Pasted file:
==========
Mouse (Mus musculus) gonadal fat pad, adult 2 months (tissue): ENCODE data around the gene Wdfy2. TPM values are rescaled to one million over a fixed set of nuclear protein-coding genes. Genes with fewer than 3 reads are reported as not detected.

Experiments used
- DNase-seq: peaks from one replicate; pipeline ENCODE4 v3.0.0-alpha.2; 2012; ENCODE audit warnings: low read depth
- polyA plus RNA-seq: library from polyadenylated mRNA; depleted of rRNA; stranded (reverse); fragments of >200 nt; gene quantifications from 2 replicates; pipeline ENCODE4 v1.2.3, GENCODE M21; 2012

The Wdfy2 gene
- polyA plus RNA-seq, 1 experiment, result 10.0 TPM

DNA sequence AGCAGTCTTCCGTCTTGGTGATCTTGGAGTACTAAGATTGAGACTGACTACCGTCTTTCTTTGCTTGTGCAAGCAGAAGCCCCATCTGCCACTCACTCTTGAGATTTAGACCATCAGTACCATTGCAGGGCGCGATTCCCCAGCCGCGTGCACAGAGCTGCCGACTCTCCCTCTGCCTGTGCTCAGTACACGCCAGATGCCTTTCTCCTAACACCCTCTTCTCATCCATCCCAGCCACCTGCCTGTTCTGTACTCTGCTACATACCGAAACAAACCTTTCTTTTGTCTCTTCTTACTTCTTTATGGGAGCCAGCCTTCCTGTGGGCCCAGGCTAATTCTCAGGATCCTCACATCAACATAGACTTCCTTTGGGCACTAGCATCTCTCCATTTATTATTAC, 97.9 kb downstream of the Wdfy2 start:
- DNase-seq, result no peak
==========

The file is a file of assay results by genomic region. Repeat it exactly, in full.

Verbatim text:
Mouse (Mus musculus) gonadal fat pad, adult 2 months (tissue): ENCODE data around the gene Wdfy2. TPM values are rescaled to one million over a fixed set of nuclear protein-coding genes. Genes with fewer than 3 reads are reported as not detected.

Experiments used
- DNase-seq: peaks from one replicate; pipeline ENCODE4 v3.0.0-alpha.2; 2012; ENCODE audit warnings: low read depth
- polyA plus RNA-seq: library from polyadenylated mRNA; depleted of rRNA; stranded (reverse); fragments of >200 nt; gene quantifications from 2 replicates; pipeline ENCODE4 v1.2.3, GENCODE M21; 2012

The Wdfy2 gene
- polyA plus RNA-seq, 1 experiment, result 10.0 TPM

DNA sequence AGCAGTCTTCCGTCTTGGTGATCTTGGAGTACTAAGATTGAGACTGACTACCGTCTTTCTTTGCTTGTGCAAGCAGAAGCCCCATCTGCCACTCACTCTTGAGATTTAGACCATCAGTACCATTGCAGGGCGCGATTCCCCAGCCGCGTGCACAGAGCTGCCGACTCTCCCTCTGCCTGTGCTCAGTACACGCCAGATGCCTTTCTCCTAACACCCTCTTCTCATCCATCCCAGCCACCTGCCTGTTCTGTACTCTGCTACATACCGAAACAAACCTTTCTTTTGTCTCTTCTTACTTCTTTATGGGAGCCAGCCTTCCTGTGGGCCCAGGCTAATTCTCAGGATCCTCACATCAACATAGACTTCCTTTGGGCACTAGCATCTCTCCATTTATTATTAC, 97.9 kb downstream of the Wdfy2 start:
- DNase-seq, result no peak